Warning: Long response.
Before we can ask why people are gay, I think we first have to ask what being gay actually means.
Men have been having sex with men for thousands of years. In some cultures this was accepted had its own set of rules and norms (think Ancient Athens), in others it was taboo, but it's a universal thing.
At the same time, the idea that men who have sex with men are gay, and that men who have sex with women are straight, isn't part of the historical record. That's mostly a modern idea, and comes out of the same scientific boom in the Victorian era that gave us eugenics, phrenology, the idea of female hysteria, Freudian psychoanalysis, and a lot of other things that we don't take very seriously anymore.
Still, some men want to have sex with men, some want to have sex with women; we can't deny that. But even then, there's a lot of fluidity--plenty of men want to have sex with men, but marry women anyway. Some men don't generally want to have sex with men, but still choose to do so when surrounded by other men long enough, in militaries, prisons, boarding schools and monasteries. Almost every day there's another post on here by someone who can't make up his mind whether he's gay or straight.
You could look at this and say a couple of things. You could say "some people are gay, some are straight, and some are bisexual." You could follow the Kinsey scale and say "All people have the capacity to be bisexual, but most prefer men or women to some degree," which seems the most convincing, at least to me.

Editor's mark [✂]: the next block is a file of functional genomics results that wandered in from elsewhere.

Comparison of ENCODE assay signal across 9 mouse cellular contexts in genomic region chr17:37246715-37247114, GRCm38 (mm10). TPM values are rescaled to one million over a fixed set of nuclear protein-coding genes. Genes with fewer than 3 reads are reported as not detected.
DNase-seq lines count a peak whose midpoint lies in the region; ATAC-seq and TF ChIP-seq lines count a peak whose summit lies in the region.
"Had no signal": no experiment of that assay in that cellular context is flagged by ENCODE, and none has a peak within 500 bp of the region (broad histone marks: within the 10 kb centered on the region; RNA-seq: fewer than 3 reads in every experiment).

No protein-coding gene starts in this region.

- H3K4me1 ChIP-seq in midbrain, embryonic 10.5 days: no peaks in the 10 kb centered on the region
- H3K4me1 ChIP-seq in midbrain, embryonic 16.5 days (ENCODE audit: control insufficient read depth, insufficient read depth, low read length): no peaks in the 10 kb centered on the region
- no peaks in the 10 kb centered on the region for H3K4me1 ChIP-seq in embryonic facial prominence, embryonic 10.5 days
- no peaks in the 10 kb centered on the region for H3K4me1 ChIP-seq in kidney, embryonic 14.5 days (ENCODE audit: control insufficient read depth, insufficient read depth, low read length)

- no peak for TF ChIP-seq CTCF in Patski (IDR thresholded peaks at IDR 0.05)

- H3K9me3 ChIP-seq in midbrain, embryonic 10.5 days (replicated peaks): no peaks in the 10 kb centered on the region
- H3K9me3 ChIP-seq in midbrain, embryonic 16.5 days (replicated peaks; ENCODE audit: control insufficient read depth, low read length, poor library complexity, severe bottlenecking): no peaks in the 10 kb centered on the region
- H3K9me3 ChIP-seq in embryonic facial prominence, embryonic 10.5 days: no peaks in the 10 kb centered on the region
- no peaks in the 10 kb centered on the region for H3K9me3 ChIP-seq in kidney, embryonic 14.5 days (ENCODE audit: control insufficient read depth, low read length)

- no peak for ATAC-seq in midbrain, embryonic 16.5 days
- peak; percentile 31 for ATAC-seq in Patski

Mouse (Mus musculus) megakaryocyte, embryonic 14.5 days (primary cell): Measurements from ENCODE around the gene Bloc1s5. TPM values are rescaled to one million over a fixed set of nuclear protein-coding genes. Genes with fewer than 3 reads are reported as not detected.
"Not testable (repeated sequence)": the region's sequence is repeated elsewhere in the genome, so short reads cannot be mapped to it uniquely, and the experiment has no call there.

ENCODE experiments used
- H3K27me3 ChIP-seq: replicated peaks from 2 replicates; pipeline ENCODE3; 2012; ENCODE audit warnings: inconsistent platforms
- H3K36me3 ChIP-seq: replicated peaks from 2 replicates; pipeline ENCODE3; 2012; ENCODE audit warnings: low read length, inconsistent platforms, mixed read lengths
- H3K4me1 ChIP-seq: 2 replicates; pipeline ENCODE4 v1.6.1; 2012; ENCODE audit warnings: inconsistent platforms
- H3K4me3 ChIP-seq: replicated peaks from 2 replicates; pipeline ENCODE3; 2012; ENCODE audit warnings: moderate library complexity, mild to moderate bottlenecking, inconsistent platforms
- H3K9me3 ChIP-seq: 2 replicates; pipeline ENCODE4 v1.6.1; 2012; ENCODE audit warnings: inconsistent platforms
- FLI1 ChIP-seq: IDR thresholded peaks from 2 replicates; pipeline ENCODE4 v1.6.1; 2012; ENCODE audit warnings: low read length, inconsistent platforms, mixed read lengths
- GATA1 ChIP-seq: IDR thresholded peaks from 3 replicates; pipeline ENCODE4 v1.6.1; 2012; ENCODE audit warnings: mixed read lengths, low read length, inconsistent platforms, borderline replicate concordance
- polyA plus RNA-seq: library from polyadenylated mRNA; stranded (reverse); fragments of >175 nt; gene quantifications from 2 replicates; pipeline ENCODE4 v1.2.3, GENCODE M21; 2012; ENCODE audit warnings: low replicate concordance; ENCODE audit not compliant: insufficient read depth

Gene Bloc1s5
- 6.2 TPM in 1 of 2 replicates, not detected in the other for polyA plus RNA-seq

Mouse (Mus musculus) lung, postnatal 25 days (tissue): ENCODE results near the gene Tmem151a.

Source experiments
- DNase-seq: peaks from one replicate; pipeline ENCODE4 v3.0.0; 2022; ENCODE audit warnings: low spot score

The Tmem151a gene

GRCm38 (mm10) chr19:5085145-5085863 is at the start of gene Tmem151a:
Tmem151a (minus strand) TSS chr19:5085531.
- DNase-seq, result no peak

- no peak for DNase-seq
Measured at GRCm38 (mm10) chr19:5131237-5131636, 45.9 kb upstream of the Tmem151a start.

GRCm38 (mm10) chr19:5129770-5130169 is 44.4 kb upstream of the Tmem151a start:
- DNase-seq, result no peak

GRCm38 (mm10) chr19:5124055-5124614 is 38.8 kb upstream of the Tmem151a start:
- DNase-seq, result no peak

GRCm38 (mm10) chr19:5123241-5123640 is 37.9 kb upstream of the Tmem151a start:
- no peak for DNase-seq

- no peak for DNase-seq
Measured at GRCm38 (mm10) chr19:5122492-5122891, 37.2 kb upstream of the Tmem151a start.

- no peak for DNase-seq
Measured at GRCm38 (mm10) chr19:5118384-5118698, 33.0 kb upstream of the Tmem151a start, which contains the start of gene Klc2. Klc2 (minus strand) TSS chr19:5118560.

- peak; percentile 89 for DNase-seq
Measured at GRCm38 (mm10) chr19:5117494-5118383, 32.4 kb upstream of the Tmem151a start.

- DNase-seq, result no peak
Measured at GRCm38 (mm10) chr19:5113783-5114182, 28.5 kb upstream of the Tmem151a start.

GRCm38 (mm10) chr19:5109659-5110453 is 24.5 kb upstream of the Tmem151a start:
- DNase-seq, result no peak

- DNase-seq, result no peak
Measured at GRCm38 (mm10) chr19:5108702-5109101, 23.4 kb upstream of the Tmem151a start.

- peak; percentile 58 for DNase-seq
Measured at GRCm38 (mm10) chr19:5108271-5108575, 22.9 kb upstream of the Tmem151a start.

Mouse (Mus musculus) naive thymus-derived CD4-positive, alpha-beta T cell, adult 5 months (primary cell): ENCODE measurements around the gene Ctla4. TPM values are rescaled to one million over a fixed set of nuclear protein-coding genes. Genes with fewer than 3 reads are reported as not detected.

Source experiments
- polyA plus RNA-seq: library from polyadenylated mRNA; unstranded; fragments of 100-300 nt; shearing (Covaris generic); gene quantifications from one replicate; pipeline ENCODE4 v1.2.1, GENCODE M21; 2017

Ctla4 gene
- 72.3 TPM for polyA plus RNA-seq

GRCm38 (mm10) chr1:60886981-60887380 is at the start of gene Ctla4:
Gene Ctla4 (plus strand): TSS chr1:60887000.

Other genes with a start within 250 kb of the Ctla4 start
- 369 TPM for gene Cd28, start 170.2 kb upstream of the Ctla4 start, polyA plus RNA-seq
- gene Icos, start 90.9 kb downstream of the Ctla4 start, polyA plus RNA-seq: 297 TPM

But then we have a problem--suddenly, being gay isn't something that's off or on; it's instead a modern world for a sliding scale of many feelings and behaviors that different people choose to express in different ways. What's even more difficult is that we don't even have a definition of gay that we can measure.
People can tell you if they think they're gay or not, and people can tell you who they have sex with, but neither of those is scientific. Someone can identify as gay, but only after they've been taught to make that choice. Most men who had sex with men in human history never identified as gay, because the word didn't exist.
You can look at behavior, but that's also unscientific--who you have sex with is a choice, and can reflect social norms, learned behavior or special circumstances as much as it can reflect some innate feeling.
I don't mean to suggest that being gay isn't a real thing. I'm gay, and I'm sure that's more than a choice or a make-believe concept. But at the same time, it's an abstract concept, not a simple natural phenomenon.
I mentioned phrenology earlier, and I think that's a good comparison. A hundred years ago, scientists made maps of the brain, claiming that different spots were responsible for different personality traits. A bump here meant you were argumentative; a bump there meant you were spiritual. It looks like science from a distance--some people really are more spiritual or argumentative than others, and your brain really does affect how you think and behave. But at the same time, we know now that looking for a bump on someone's head to see why someone is argumentative makes no sense, because it's not something that's built into your body so simply.
I expect that in a hundred years, we'll view homosexuality the same way. Looking for some string of genetic code, or checking someone's hormone levels to see why they're gay will seem silly, because our concept of homosexuality (and biology, and psychology) will have grown enough for us to realize we were expecting simple answers to a complicated concept.
Also, I think a lot of people would object to you categorizing being transgender as a birth defect.